Rock Drill by Jacob Epstein 1880-1959
Constructed between 1913 and 1915
This sculpture still astounds me, it's so utterly different from virtually all other sculpture from the period. I think it is beautiful with it's elegant lines but at the same time it depicts an ugliness that I associate with war. The humanoid figure strides the actual rock drill like a sentinel on horseback, the angular head with its visor scanning the ground in search of something, possibly me or you. It's very imposing and threatening.
During it's construction the First World War began but also War of the Worlds, the science fiction novel by English author HG Wells first appeared in serial form in 1897. To me Epstein was referencing both this fictional and the real war in the same work with great success.
The rock drill you see in the picture was the genuine article of the 'machine age' with the American manufacturers number printed on the side, and was in effect a 'readymade' and contemporaneous with Marcel Duchamp's Bicycle Wheel. With the added figure on top this piece towered to over three meters tall.
On close inspection one can see a small amorphous shape revealed within the central torso of the figure. Was this suggestive of a new race born to take over from the existing one? Below Epstein gives his own account of the work.......
Writing about the piece in his autobiography he said: “I made and mounted a machine-like robot, visored, menacing, and carrying within itself its progeny, protectively ensconced. Here is the armed, sinister figure of today and tomorrow. No humanity, only the terrible Frankenstein’s monster we have made ourselves into…”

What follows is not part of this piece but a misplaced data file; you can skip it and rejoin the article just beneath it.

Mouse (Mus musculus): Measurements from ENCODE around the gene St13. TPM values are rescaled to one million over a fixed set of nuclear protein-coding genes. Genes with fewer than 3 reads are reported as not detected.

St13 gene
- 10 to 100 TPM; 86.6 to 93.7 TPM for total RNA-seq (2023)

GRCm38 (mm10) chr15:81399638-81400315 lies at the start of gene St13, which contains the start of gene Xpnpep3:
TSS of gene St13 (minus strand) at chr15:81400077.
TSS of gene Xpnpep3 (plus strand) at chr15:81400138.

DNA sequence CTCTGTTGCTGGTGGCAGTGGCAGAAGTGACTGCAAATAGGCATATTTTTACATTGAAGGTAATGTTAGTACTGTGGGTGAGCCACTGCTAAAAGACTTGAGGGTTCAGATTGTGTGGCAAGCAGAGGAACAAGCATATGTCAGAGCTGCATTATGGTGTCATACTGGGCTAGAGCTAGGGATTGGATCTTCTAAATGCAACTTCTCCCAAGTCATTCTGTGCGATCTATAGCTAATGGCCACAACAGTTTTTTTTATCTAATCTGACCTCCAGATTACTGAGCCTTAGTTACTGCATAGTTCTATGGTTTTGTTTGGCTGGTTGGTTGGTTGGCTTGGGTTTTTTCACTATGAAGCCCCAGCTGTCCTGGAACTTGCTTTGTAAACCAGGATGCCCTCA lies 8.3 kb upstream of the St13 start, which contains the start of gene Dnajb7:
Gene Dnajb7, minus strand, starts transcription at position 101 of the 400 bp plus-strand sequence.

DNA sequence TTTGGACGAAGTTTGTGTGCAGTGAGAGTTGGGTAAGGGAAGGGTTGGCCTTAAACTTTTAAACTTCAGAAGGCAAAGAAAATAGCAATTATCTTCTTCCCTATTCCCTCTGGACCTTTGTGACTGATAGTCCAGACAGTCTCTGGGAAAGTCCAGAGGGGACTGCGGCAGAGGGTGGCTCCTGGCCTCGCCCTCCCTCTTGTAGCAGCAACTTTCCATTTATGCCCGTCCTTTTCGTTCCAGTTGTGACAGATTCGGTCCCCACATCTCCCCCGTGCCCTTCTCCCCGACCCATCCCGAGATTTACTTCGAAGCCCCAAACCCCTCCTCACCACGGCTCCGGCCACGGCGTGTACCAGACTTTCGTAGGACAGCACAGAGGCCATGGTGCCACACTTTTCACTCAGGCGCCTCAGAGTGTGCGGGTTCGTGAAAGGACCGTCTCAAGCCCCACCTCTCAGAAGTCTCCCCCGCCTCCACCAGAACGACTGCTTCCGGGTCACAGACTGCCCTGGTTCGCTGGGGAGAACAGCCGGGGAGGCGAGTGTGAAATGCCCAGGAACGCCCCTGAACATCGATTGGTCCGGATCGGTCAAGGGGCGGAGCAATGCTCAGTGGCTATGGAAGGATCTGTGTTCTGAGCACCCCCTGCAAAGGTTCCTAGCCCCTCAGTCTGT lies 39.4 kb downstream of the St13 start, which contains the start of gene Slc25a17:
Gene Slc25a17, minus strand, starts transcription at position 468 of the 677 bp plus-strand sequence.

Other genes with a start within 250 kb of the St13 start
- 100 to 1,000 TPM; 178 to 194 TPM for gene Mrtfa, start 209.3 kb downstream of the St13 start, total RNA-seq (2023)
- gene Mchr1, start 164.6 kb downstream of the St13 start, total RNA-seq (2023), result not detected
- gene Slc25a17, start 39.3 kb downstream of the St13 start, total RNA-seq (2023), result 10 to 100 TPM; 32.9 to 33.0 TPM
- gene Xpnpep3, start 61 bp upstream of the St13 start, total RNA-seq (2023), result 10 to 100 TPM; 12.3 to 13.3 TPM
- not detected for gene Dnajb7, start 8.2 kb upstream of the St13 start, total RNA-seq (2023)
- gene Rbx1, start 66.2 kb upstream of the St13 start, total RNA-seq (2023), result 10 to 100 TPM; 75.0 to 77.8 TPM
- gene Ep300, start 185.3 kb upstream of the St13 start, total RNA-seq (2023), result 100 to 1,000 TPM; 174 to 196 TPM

No mention of War of the Worlds there but to me the machine-like robot with long legs and extensions shows strong links with images depicting HG Wells's creation.
Epstein was born in America but became a British Citizen in 1911 after a period spent in Europe. He was not a Vorticist but was closely linked with the movement. Wyndham Lewis the leader of this movement remarked, 'one of the best things he [Epstein] has done. The nerve-like figure perched on the machinery, with its straining to one purpose, is a vivid illustration of the greatest function of life.'
Sadly Epstein dismantled this work, sold the drill and truncated the figure showing a new Torso in Metal in 1916. This piece can now be seen at Tate Britain. It's still great but seems only to have half the power of the original, quite literally.